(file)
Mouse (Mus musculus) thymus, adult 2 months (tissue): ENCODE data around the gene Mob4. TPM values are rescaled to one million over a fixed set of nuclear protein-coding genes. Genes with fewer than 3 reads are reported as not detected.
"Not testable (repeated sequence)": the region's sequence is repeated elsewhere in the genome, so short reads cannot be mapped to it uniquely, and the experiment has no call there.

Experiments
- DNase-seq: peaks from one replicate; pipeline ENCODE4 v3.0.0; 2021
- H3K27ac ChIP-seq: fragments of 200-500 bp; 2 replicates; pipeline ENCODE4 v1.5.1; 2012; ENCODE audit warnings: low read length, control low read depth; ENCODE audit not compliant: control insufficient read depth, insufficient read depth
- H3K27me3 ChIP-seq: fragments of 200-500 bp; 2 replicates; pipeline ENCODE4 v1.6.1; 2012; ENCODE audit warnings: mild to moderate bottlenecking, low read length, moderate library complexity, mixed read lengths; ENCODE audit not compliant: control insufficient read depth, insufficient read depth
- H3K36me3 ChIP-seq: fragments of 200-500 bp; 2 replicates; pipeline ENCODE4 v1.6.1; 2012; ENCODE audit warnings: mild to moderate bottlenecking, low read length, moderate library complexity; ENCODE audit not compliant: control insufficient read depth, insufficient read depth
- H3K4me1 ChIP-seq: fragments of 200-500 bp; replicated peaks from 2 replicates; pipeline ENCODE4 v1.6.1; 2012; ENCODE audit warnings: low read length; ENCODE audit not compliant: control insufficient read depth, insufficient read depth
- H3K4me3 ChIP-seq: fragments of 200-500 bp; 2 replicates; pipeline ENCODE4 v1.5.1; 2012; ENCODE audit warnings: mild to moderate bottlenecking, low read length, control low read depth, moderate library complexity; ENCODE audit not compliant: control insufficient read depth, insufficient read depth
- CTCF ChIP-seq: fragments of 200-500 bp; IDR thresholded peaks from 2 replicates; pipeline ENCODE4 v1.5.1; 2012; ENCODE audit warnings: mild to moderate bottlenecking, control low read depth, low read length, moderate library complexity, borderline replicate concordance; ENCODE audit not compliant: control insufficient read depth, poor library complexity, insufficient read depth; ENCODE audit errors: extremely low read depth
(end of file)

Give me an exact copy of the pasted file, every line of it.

Mouse (Mus musculus) thymus, adult 2 months (tissue): ENCODE data around the gene Mob4. TPM values are rescaled to one million over a fixed set of nuclear protein-coding genes. Genes with fewer than 3 reads are reported as not detected.
"Not testable (repeated sequence)": the region's sequence is repeated elsewhere in the genome, so short reads cannot be mapped to it uniquely, and the experiment has no call there.

Experiments
- DNase-seq: peaks from one replicate; pipeline ENCODE4 v3.0.0; 2021
- H3K27ac ChIP-seq: fragments of 200-500 bp; 2 replicates; pipeline ENCODE4 v1.5.1; 2012; ENCODE audit warnings: low read length, control low read depth; ENCODE audit not compliant: control insufficient read depth, insufficient read depth
- H3K27me3 ChIP-seq: fragments of 200-500 bp; 2 replicates; pipeline ENCODE4 v1.6.1; 2012; ENCODE audit warnings: mild to moderate bottlenecking, low read length, moderate library complexity, mixed read lengths; ENCODE audit not compliant: control insufficient read depth, insufficient read depth
- H3K36me3 ChIP-seq: fragments of 200-500 bp; 2 replicates; pipeline ENCODE4 v1.6.1; 2012; ENCODE audit warnings: mild to moderate bottlenecking, low read length, moderate library complexity; ENCODE audit not compliant: control insufficient read depth, insufficient read depth
- H3K4me1 ChIP-seq: fragments of 200-500 bp; replicated peaks from 2 replicates; pipeline ENCODE4 v1.6.1; 2012; ENCODE audit warnings: low read length; ENCODE audit not compliant: control insufficient read depth, insufficient read depth
- H3K4me3 ChIP-seq: fragments of 200-500 bp; 2 replicates; pipeline ENCODE4 v1.5.1; 2012; ENCODE audit warnings: mild to moderate bottlenecking, low read length, control low read depth, moderate library complexity; ENCODE audit not compliant: control insufficient read depth, insufficient read depth
- CTCF ChIP-seq: fragments of 200-500 bp; IDR thresholded peaks from 2 replicates; pipeline ENCODE4 v1.5.1; 2012; ENCODE audit warnings: mild to moderate bottlenecking, control low read depth, low read length, moderate library complexity, borderline replicate concordance; ENCODE audit not compliant: control insufficient read depth, poor library complexity, insufficient read depth; ENCODE audit errors: extremely low read depth